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      Phospholipase C and protein kinase A mediate bradykinin sensitization of TRPA1: a molecular mechanism of inflammatory pain.

      Animals, Ankyrins, Bradykinin, pharmacology, physiology, Calcium Channels, metabolism, Cells, Cultured, Cyclic AMP-Dependent Protein Kinases, Dose-Response Relationship, Drug, Drug Synergism, Ganglia, Spinal, Humans, Inflammation, physiopathology, Isothiocyanates, Male, Pain, Patch-Clamp Techniques, Rats, Rats, Sprague-Dawley, Signal Transduction, TRPC Cation Channels, Type C Phospholipases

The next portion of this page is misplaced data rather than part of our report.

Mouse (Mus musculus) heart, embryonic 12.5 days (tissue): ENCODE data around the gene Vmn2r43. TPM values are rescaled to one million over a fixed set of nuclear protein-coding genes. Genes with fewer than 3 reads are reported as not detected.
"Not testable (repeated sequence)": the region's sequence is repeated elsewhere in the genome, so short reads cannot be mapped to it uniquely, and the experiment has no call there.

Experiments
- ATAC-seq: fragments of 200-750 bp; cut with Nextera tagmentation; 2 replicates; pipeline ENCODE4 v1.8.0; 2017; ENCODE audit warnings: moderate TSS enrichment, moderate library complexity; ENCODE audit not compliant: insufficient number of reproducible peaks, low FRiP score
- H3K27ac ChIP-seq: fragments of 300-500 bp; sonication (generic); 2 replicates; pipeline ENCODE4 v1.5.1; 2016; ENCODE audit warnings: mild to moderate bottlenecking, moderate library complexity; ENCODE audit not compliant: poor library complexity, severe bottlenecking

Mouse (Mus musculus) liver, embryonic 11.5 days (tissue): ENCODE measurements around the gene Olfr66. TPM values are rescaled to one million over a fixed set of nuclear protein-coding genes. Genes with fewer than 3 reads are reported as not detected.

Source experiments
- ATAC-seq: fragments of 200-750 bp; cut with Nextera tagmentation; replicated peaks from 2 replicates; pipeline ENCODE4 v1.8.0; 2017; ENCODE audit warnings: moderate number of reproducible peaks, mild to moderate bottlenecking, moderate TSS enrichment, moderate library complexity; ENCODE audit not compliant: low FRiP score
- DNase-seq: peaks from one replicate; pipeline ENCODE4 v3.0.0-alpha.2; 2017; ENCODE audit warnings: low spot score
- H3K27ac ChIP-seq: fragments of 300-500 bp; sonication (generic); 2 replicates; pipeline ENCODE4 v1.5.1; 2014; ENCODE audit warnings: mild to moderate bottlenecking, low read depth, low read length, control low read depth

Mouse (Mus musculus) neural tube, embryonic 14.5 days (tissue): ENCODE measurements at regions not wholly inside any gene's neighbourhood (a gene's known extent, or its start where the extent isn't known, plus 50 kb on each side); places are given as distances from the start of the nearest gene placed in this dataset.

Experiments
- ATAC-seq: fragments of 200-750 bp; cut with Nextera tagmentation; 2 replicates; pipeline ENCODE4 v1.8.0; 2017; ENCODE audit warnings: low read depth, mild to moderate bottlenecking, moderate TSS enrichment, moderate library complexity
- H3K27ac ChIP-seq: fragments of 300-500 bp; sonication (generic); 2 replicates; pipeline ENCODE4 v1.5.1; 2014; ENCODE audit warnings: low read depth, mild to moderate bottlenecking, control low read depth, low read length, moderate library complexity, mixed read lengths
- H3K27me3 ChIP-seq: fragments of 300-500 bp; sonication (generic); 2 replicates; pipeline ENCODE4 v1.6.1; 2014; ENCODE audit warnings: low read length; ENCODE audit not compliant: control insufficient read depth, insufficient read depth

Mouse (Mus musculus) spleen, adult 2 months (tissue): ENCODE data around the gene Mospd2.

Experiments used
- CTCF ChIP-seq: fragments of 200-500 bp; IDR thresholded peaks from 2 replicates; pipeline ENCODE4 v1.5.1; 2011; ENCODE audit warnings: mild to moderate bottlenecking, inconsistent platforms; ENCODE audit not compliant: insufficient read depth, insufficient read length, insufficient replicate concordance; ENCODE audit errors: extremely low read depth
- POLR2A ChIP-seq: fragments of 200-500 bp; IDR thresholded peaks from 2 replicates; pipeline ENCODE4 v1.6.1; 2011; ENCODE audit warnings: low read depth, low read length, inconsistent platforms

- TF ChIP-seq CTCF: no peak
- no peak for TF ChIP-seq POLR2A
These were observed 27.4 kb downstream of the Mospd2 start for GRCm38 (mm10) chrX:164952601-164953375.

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          Bradykinin is an inflammatory mediator that plays a pivotal role in pain and hyperalgesia in inflamed tissues by exciting and/or sensitizing nociceptors. TRPA1 is an important component of the transduction machinery through which environmental irritants and endogenous proalgesic agents depolarize nociceptors to elicit inflammatory pain. Here, using electrophysiological, immunocytochemical and behavioural analyses, we showed a functional interaction of these two inflammation-related molecules in both heterologous expressing systems and primary sensory neurons. We found that bradykinin increased the TRPA1 currents evoked by allyl isothiocyanate (AITC) or cinnamaldehyde in HEK293 cells expressing TRPA1 and bradykinin receptor 2 (B2R). This potentiation was inhibited by phospholipase C (PLC) inhibitor or protein kinase A (PKA) inhibitor, and mimicked by PLC or PKA activator. The functional interaction between B2R and TRPA1, as well as the modulation mechanism, was also observed in rat dorsal root ganglia neurons. In an occlusion experiment, the PLC activator could enhance AITC-induced TRPA1 current further even in saturated PKA-mediated potentiation, indicating the additive potentiating effects of the PLC and PKA pathways. These data for the first time indicate that a cAMP-PKA signalling is involved in the downstream from B2R in dorsal root ganglia neurons in addition to PLC. Finally, subcutaneous pre-injection of a sub-inflammatory dose of bradykinin into rat hind paw enhanced AITC-induced pain behaviours, which was consistent with the observations in vitro. Collectively, these results represent a novel mechanism through which bradykinin released in response to tissue inflammation might trigger the sensation of pain by TRPA1 activation.

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